My vacation plan was fairly simple: not to have a plan at all. The idea was to pack up my Transalp and set out for a couple of weeks traveling wherever I wanted to, staying wherever the bike took me that day. It started out as a solo trip, but with only a couple of days to spare I was contacted by a Triumph Tiger 800XC owner through a Transalp club internet forum and they brought a couple of friends on a BMW GS800 along as well. So three bikes strong we set off to conquer Romania.
The first day was going to be long, we knew that as we wanted to cover as much ground between Wrocław and Romania as possible. We made it just past the Hungarian city of Tokaj and traveled 732km (454miles) that day. We celebrated with a 2 liter bottle of Hungarian wine, per person of course, cause it was only 2 Euros per bottle! Next morning we drove through the Romanian border near Oradea and kept on going towards Sebes where we would begin our Transaplina adventure. There were a few points we wanted to check off as tourists along the way, but we ended up being late to the salt mine and rode around beautiful Romanian countryside instead.
Before writing about camping I should state that to me this trip was a lot of “firsts”. First time I visited Romania, first time I rode this far in a single day, first time I rode 150km/h on a motorcycle, first time I rode my Transalp off-road, and first time I camped out simply on the side of the road. Sure, that last one seems odd, funny even, but I’m an American-raised-by-the-book-California-kid, camping means permits and campsites to me 😉 In Romania however, you could set up a tent in a middle of an intersection and people would just drive around you. With that in mind, our Triumph leader found a good mountain spot and we followed him off-road to the site. I can’t say that I slept well that night, something about camping in gypsy country made me feel like I would wake up to nothing more than a pair of socks I was wearing. But all was well in the morning except for a curious cow that really took interest in our camp.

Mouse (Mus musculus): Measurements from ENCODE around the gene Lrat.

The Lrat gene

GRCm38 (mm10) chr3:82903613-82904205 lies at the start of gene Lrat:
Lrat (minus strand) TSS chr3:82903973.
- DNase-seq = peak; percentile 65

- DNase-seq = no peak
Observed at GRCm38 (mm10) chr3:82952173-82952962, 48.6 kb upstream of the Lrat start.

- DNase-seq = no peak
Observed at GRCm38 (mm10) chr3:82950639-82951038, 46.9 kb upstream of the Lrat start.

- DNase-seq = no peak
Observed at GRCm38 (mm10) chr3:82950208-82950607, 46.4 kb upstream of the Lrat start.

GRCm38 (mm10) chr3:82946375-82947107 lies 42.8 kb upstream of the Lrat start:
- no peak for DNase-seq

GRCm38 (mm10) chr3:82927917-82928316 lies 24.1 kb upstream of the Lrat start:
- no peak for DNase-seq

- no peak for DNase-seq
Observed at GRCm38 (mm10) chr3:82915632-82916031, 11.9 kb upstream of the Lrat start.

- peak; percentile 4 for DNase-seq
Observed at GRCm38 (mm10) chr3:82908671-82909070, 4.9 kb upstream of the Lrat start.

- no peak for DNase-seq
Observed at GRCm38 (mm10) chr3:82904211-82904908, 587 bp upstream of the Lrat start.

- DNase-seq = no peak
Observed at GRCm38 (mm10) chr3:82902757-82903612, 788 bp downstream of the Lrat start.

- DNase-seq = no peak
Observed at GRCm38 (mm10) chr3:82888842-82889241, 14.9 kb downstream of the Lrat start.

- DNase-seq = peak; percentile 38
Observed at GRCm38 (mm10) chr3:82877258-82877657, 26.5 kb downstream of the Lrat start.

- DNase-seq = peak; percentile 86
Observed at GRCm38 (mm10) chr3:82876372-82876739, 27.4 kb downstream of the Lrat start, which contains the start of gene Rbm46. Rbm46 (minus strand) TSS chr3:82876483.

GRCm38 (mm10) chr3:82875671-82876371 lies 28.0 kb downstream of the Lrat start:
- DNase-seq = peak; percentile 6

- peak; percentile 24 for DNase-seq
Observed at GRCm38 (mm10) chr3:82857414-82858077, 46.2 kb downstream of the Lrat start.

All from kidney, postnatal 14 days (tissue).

Then it was on to ride through Transalpina, Romania’s highest mountain road at 2,145m (7,037feet) above sea level. Built by King Carol II and rebuilt by the Germans during WWII, it was a dirt road until 2010 when it was paved over to ease transport between cities on either side of the mountain. It still made for beautiful pass and given I ride a Honda Transalp it’s basically a must to ride the Transalpina. Once we rode the highest road, we took the second highest Romanian road back, the Transfăgărășan. This one was built by Nicolae Ceaușescu, the Romanian Communist party leader until 1989, with the purpose of quick military access through the mountains. But some say Ceaușescu did it just as a show of power to compete with the Transalpina. In either case, the Transfagarasan road is just as spectacular with hundreds of tight turns providing loads of thrills on a motorcycle.
The photos provided are mine from my handy point and shoot Panasonic Lumix camera. I decided that taking a DSLR on a motorcycle is not a good idea and I somewhat sacrificed the quality of photos for the ease of taking the ones I shot. I kept my camera in the tankbag and had quick and easy access to it at all times. My friends had to constantly take their DSLR’s out of the cargo box in the back, but they did have the added benefit of a woman passenger taking photos with it while riding. Maybe next time. This said, I’m sure I will have a lot more photos to share when we all get together again to swap SD cards full of memories.
More Romania to post tomorrow.